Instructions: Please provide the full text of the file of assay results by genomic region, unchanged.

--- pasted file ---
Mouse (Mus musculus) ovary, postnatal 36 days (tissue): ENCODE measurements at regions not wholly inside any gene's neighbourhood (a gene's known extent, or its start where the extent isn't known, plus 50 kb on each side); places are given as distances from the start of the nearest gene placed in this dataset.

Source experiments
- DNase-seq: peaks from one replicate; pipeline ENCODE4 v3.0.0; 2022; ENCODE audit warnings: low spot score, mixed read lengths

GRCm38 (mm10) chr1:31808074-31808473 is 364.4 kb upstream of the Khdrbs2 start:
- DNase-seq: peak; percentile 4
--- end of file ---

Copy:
Mouse (Mus musculus) ovary, postnatal 36 days (tissue): ENCODE measurements at regions not wholly inside any gene's neighbourhood (a gene's known extent, or its start where the extent isn't known, plus 50 kb on each side); places are given as distances from the start of the nearest gene placed in this dataset.

Source experiments
- DNase-seq: peaks from one replicate; pipeline ENCODE4 v3.0.0; 2022; ENCODE audit warnings: low spot score, mixed read lengths

GRCm38 (mm10) chr1:31808074-31808473 is 364.4 kb upstream of the Khdrbs2 start:
- DNase-seq: peak; percentile 4